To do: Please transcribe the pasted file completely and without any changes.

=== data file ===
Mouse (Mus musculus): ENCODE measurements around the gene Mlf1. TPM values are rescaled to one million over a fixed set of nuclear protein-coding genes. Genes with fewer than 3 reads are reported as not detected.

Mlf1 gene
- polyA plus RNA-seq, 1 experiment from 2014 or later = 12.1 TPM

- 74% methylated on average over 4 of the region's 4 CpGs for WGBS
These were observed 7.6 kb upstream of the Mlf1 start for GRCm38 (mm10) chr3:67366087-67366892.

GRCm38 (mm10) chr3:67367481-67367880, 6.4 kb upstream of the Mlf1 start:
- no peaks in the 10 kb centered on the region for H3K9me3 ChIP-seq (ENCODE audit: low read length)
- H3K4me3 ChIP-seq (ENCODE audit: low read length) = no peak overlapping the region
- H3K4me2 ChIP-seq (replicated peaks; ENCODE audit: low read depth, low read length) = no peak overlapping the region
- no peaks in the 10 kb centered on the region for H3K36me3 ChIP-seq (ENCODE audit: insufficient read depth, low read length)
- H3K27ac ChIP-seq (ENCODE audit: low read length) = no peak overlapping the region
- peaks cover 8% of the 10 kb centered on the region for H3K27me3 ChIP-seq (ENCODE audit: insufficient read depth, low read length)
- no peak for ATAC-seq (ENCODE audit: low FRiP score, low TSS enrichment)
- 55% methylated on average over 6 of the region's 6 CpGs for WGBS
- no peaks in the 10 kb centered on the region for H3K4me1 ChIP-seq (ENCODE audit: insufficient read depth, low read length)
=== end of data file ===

Mouse (Mus musculus): ENCODE measurements around the gene Mlf1. TPM values are rescaled to one million over a fixed set of nuclear protein-coding genes. Genes with fewer than 3 reads are reported as not detected.

Mlf1 gene
- polyA plus RNA-seq, 1 experiment from 2014 or later = 12.1 TPM

- 74% methylated on average over 4 of the region's 4 CpGs for WGBS
These were observed 7.6 kb upstream of the Mlf1 start for GRCm38 (mm10) chr3:67366087-67366892.

GRCm38 (mm10) chr3:67367481-67367880, 6.4 kb upstream of the Mlf1 start:
- no peaks in the 10 kb centered on the region for H3K9me3 ChIP-seq (ENCODE audit: low read length)
- H3K4me3 ChIP-seq (ENCODE audit: low read length) = no peak overlapping the region
- H3K4me2 ChIP-seq (replicated peaks; ENCODE audit: low read depth, low read length) = no peak overlapping the region
- no peaks in the 10 kb centered on the region for H3K36me3 ChIP-seq (ENCODE audit: insufficient read depth, low read length)
- H3K27ac ChIP-seq (ENCODE audit: low read length) = no peak overlapping the region
- peaks cover 8% of the 10 kb centered on the region for H3K27me3 ChIP-seq (ENCODE audit: insufficient read depth, low read length)
- no peak for ATAC-seq (ENCODE audit: low FRiP score, low TSS enrichment)
- 55% methylated on average over 6 of the region's 6 CpGs for WGBS
- no peaks in the 10 kb centered on the region for H3K4me1 ChIP-seq (ENCODE audit: insufficient read depth, low read length)